Often I seen MS in terms of who, if anyone, is going to upset Momota? Realistically it’s hard to see beyond him. Shi Yuqi is expected to be absent owing to his continued recuperation from ankle injury. If only Ginting or Christie could borrow some of the Minions reliable form then the men’s side of singles could be as open and unpredictable as the womens game. As it is, Momota is in magnificent form, no one is able to unsettle his composure. It looks like this is another tournament waiting for him to win.


here is my recent article about The Queen: Tai Tzu Ying https://womensbadminton.co.uk/2019/07/01/tai-tzu-ying-goddess-or-mortal/

and this one about Nozomi https://womensbadminton.co.uk/2019/04/23/nozomi-okuhara-racket-ready-for-tokyo-glory/

©2019 Amanda Bloss All Rights Reserved

India’s Saina Nehwal: Trailblazer & Legend

Saina Nehwal is the superstar who has leapt over mere sporting boundaries to make history all through her career.

Screenshot from BWF TV

Millions of fans have followed her since the early days of succcess when she was the torchbearer for women’s badminton in Indian. Before her famous victories its profile was modest but she sent a jolt through the sporting community and now the sport is enjoyed and supported by millions.

“when I was a match point down it was like a shock. It was a big match and winning it means a lot to me. Even many years from now those present here will remember how Saina won the Gold. It is a proud feeling” Saina after her CG Gold.

What she says is true. Speak to any devotee and they will remember where they were on the day of the Delhi Commonwealth Games WS Badminton final. Some were at the office watching on a shared TV, some at a club, others were at home with family but everyone recalls the happiness and relief of that moment when she seized her destiny.

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She is a dangerous, complex player to face. Her foundations are rugged, she possesses the full array of shots and takes a somewhat orthodox approach: a standard singles strategy of pulling and pushing her opponent around the court, shifting focus from side to side, waiting for a weak return to seize upon and punish. This is hardly the full story though. The characteristics that have elevated her are psychological strength combined with tactical dexterity.

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While she doesn’t have the pace of three or four years ago she can compensate for this with her resilience. She is a good defender and although too much reliance on retrieving can be a weakness I don’t recognise this as a fault in her game. She is an intelligent reader of other players and can out-maneouvre opponents during the match. Of course, this mental strength really draws the sting of a rival. She is lethal once the momentum starts to go in her direction. As soon as this happens she turns the screw and can make sure the other player suffers a drought of opportunities. Her emotional muscle often overpowers because the other player just runs out of ideas.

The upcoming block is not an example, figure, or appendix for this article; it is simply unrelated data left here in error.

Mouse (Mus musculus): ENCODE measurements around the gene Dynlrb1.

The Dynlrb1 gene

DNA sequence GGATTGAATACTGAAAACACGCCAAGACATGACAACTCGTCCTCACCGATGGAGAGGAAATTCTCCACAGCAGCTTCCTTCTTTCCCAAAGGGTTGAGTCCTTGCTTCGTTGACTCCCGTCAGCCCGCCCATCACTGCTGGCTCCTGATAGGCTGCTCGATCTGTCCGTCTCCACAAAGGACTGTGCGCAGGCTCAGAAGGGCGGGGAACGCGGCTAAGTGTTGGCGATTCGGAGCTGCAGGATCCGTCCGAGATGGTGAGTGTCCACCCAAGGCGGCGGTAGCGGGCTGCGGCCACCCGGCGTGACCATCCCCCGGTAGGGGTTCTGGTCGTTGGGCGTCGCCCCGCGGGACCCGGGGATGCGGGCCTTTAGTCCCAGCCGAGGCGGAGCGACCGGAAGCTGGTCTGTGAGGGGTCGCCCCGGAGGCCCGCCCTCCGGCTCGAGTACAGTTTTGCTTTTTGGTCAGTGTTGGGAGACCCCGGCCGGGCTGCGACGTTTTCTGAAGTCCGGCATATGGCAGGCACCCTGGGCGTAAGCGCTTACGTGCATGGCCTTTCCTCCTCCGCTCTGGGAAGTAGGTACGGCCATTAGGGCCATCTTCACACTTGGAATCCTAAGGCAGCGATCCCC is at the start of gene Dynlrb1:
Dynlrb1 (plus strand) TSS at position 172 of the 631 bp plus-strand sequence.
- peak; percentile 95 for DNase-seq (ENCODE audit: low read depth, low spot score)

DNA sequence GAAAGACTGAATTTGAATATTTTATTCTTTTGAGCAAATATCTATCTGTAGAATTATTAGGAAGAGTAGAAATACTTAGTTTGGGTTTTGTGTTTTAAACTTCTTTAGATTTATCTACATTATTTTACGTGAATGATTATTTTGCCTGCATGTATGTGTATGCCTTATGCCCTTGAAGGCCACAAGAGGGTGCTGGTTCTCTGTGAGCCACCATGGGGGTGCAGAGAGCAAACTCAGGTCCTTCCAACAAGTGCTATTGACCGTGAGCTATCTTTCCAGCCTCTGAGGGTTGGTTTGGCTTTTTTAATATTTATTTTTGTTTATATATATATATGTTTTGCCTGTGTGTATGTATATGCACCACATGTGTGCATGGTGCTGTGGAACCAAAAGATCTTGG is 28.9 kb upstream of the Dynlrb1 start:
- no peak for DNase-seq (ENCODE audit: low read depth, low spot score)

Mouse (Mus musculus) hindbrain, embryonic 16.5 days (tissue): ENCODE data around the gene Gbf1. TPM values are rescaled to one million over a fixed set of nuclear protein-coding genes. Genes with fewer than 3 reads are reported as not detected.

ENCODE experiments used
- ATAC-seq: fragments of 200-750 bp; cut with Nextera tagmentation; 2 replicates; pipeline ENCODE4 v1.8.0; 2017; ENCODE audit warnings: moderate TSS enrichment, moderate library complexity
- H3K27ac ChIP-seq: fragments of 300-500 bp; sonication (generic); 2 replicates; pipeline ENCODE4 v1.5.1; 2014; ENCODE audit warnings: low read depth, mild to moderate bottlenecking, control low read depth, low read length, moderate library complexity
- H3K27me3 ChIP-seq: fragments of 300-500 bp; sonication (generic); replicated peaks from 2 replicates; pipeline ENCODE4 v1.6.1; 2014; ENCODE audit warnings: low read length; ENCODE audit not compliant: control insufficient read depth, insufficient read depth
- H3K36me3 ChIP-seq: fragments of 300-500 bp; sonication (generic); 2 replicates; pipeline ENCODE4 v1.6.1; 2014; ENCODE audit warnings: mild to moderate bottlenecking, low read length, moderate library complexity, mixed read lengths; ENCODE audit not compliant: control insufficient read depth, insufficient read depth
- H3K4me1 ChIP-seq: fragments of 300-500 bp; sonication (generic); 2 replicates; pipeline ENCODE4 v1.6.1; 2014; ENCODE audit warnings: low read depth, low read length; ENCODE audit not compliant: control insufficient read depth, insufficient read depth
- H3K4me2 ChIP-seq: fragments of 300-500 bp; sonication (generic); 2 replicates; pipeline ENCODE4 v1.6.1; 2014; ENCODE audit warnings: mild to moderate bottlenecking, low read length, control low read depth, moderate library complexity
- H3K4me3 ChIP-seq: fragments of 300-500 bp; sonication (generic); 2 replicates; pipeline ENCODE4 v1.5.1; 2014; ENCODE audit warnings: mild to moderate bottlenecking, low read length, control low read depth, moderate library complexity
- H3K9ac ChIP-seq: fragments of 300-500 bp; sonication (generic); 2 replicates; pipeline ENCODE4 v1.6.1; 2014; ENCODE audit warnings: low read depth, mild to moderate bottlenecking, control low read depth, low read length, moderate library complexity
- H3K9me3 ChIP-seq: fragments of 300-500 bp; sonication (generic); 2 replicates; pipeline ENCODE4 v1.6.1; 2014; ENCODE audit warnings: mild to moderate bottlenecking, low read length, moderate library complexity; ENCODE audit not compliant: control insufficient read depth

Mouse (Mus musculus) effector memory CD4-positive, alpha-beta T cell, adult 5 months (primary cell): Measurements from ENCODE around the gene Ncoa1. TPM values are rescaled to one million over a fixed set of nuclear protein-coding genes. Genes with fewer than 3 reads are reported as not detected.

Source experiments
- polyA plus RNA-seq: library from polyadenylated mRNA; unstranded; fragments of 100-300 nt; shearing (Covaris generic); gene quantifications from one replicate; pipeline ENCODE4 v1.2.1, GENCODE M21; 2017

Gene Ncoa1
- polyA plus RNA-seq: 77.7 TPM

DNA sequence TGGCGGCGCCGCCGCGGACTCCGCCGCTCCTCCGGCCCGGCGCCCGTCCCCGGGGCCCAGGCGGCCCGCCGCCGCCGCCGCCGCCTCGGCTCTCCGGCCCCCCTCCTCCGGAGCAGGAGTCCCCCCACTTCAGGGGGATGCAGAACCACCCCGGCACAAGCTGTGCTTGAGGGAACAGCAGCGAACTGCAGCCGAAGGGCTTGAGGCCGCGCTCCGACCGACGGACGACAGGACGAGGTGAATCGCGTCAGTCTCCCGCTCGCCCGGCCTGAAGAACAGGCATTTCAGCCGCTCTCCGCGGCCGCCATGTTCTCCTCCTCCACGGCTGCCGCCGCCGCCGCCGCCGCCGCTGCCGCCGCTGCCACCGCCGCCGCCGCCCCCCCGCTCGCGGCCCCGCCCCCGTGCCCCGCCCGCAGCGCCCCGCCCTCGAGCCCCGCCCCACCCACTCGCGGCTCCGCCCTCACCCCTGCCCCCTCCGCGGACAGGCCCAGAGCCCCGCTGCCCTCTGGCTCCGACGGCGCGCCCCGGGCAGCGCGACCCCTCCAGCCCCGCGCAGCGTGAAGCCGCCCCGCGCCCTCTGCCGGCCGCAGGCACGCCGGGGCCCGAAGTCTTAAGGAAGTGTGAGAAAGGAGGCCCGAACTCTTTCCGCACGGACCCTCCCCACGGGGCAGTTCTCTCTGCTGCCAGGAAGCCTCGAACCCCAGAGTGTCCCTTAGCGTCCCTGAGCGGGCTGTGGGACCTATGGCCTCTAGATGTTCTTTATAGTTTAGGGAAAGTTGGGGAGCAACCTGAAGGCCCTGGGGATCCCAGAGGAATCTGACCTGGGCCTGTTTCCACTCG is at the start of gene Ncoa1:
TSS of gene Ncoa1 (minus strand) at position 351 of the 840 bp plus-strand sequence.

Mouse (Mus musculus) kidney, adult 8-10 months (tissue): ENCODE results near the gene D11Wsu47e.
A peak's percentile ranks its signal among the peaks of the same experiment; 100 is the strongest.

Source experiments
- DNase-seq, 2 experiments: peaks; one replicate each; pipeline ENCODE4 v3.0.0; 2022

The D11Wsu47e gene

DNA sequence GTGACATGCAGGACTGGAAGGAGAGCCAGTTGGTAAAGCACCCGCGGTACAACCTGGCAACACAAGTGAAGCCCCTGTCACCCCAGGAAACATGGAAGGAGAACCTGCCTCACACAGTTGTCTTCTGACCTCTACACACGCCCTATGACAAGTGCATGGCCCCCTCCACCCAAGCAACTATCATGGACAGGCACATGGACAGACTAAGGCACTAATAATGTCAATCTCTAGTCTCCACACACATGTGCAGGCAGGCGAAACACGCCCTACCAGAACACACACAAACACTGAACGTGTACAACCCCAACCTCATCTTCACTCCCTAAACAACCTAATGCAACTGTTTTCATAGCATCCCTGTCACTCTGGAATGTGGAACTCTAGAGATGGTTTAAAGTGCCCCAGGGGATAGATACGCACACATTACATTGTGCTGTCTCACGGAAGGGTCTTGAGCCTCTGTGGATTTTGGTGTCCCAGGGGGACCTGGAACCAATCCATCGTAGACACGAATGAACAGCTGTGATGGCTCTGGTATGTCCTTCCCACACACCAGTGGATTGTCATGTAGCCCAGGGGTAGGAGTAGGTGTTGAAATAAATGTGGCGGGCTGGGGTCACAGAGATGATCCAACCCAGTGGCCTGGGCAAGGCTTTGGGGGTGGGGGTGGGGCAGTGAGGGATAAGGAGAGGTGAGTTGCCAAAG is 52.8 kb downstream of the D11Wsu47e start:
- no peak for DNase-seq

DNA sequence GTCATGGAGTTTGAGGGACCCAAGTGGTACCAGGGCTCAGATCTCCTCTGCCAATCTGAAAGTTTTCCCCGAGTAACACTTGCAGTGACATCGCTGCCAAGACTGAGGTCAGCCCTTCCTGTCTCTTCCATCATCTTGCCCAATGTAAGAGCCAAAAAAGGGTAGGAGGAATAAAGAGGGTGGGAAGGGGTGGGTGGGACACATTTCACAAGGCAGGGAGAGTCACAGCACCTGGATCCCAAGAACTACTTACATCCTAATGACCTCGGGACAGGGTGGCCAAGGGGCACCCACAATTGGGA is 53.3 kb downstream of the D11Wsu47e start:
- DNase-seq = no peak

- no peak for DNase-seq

Since the All England Championships she has had to cope with a sequence of injuries which will have affected her training and so her fluency on court. As she recovers her fitness she will have an eye on the Olympic qualifying date of 30th April 2020; she must be ranked in the top 16 then to book her place in Tokyo. So long as her regime is well-managed I don’t see any reason for her to miss this milestone. Could she win another medal?

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Saina: The First

  • Saina was the first Indian to win the World Junior Badminton Championships (2008)
  • She was the first Indian woman to win a Super Series Tournament (Indonesian Open 2009)
  • First Indian to win an Olympic medal at badminton (London 2012)
  • First Indian Woman to be ranked World Number 1 (2015)

Saina would have been a success whatever profession she chose; she could have been a scientist, engineer or architect, it wouldn’t matter. She is a person who brings 100% commitment and integrity to whatever she undertakes. She has inspired millions of people all around the world and given so much to the badminton community. The loyalty and passion of her fans is second-to-none and the sport is by far the richer for her influence.


If you enjoyed this take a look at an earlier article I wrote about Saina by following this link https://womensbadminton.co.uk/2019/05/14/saina-nehwal-indias-beloved-champion/

Here is a link to my piece about the current World Champion P V Sindhu https://womensbadminton.co.uk/2019/08/25/p-v-sindhu-world-champion/

©2019 Amanda Bloss All Rights Reserved